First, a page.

How to Avoid Slips, Falls, and Falling Object Hazards at a Construction Site
Construction is one of the largest industries in the U.S. It has over 6 million workers and generates almost $12.5 million in revenue annually. However, according to OSHA, the construction industry also has the 6th highest number of injuries and fatalities.
In the last calendar year, OSHA recorded over 1000 fatalities in this industry. Such numbers are mainly due to the various risks and different construction hazards the workers face each day.
While this industry is not risk-free, several risks and hazards can be reduced. This is possible through proper training and the right safety procedures and systems. Every person in the construction industry, from the site manager to the workers and the safety inspectors, all has a significant role to play to ensure that all hazards are minimized.
Here are some of the most common hazards in construction sites:
Slips and Falls
Falls are the most dangerous hazards in the construction industry. This is because construction work often involves working at a great height, whether inside or outside structures. To get the job done, construction workers have to use safety measures such as ladders, stairways, and scaffolds, all of which come with various risks.
Negligence, equipment failure, harsh weather, and restricted mobility all increase the risk of falls. For them to stay safe, all workers should be equipped with the right Personal Protective Equipment (PPE), including hard hats or helmets, safety boots, and lanyards. The workers should be trained on the appropriate fall protection measures when working at heights of six feet or higher.
How to Avoid Falls
Regardless of the distance that one has to work, employers should ensure that fall protection equipment is available. On the other hand, employees should always use the equipment provided and inspect it for any signs of weakness or damage before each use.
Some of this equipment includes the following:
- Safety ropes
- Scaffolds with guardrails along all open sides
- Do not exceed the scaffold’s load capacity.
- Always maintain three-point contact, avoid overreaching, keep your body between the rails, and set it up properly
- A clean and orderly workplace
- Keep walkways clear, Clean up spills immediately, use the “Caution: Wet Floor” signs while cleaning, etc.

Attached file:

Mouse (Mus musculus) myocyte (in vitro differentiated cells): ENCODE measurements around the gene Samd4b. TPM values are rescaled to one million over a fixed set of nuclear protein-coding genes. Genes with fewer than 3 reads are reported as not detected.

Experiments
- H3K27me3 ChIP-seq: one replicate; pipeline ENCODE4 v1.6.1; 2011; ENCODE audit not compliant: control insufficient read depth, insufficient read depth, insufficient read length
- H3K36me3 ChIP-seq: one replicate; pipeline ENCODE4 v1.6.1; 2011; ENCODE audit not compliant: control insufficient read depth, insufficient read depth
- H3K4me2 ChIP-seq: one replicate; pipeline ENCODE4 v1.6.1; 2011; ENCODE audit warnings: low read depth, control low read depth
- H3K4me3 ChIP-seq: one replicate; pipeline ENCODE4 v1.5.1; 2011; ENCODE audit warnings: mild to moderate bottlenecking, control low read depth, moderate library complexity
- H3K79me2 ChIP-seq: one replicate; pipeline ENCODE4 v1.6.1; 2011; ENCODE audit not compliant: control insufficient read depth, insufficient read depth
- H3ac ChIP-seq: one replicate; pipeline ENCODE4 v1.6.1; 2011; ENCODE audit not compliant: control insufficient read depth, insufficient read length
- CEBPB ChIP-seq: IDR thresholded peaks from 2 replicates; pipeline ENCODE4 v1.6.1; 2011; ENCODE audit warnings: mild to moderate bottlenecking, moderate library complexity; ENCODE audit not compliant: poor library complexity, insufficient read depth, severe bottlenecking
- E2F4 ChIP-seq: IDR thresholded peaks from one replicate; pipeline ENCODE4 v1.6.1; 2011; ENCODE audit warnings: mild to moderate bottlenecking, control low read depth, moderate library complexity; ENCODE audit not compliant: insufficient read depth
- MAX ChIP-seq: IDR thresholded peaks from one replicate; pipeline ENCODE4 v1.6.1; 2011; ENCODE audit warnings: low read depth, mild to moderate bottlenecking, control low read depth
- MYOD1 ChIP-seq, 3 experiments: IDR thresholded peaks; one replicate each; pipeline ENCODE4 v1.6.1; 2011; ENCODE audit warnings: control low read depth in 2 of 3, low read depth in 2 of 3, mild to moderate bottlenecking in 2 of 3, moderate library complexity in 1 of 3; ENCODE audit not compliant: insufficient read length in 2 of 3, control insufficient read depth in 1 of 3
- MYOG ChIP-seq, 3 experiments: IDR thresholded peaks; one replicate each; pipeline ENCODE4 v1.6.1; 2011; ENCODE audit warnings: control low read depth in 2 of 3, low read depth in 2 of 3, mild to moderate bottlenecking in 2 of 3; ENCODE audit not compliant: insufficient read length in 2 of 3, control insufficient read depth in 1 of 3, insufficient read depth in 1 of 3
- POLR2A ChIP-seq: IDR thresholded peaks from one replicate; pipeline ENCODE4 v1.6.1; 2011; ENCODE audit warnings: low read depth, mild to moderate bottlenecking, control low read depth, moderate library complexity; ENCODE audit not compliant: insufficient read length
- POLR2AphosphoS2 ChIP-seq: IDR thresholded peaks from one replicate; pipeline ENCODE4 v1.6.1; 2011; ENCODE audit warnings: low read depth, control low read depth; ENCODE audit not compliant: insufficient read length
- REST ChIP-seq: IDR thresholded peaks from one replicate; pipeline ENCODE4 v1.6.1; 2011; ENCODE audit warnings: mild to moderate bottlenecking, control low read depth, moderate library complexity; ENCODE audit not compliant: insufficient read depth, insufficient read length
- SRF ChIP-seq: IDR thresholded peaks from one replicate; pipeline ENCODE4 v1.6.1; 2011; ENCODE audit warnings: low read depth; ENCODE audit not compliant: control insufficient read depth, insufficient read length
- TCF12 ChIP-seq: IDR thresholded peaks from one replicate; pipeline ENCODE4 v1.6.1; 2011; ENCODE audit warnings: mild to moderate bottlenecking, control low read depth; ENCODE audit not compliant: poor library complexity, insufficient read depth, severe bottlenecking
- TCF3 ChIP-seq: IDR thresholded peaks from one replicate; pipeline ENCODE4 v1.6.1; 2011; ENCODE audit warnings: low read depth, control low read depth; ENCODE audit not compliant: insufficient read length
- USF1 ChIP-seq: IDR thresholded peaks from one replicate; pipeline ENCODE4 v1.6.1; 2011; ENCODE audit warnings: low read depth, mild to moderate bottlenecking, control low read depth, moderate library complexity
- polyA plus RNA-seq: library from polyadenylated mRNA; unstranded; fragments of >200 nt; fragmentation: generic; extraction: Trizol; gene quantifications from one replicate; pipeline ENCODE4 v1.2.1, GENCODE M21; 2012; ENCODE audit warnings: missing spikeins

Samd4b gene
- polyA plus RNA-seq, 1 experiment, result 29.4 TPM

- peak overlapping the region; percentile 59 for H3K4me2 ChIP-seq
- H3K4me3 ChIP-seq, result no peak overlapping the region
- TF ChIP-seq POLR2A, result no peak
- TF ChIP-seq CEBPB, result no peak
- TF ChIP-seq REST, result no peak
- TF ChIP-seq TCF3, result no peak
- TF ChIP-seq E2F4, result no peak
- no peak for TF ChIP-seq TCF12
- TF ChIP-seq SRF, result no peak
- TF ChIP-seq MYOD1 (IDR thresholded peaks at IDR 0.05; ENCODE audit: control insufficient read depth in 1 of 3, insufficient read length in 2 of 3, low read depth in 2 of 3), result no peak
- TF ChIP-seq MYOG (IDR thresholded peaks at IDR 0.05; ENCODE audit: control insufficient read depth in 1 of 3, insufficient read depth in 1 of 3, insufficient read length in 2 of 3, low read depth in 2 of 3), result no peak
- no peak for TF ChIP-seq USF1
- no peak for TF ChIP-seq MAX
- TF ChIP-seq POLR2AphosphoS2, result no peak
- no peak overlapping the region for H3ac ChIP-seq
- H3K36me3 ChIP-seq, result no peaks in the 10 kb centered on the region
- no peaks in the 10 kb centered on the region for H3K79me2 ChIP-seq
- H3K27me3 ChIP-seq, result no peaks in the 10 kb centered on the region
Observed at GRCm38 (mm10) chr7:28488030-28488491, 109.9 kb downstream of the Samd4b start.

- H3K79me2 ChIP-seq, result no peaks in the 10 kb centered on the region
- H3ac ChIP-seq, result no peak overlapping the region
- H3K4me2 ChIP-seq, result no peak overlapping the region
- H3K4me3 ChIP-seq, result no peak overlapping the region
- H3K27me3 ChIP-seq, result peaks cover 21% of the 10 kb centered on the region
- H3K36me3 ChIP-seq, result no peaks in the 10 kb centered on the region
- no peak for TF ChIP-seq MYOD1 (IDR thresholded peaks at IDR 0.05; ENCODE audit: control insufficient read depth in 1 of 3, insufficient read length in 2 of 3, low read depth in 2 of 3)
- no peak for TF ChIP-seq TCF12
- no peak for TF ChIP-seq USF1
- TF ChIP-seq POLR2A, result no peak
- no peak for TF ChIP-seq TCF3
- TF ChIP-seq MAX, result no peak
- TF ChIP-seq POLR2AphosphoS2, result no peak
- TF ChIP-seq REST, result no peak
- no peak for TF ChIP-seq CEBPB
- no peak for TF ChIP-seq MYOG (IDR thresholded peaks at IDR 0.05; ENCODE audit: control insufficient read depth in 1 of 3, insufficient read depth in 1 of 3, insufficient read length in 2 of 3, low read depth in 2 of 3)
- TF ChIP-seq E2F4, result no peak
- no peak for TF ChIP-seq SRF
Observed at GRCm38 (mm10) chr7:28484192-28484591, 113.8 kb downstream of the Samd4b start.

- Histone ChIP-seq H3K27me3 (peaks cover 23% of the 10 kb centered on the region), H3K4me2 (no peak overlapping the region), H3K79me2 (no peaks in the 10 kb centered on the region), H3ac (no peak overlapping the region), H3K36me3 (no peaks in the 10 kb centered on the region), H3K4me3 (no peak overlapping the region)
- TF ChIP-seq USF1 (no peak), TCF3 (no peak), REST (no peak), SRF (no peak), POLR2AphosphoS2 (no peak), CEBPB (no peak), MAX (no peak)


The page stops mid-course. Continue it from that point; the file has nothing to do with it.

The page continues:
Remember, if you are liable for a slip and fall accident, you may face a lawsuit. Therefore, contractors should ensure that all working surfaces should always be stable, and employees trained to use safety equipment and practice safe practices.
Falling and Moving Objects
Construction sites are busy areas with cranes, forklifts, and other tools like jackhammers that can be dangerous. There are also building materials like wood, stones, and more that can cause serious injuries, especially when they accidentally fall from a height.
Falling objects can cause serious head injuries, which are often fatal. Employers should ensure that all workers and any other person on the site is well-protected at all times.
How to Avoid This Hazard
To avoid head injuries, construction workers should wear hard hats to help cushion any falling object’s impact. To reduce the risk of being struck by objects, cranes and forklifts should only carry the allowed maximum capacity.
Other safety measures include checking the balance of a crane and never moving loads over workers. Crane and forklift operators should be trained and not forget to regularly repair and maintain the equipment. Remember, all cranes should always be located at least 10 feet away from electrical lines.
Avoid Construction Hazards
Safety in any construction is a team effort. Employers and employees should take time to learn about all construction hazards and potential risks, train, have, and use the right PPE and safety procedures to ensure safety on the site. Knowing these hazards is the starting point towards having a safe work environment.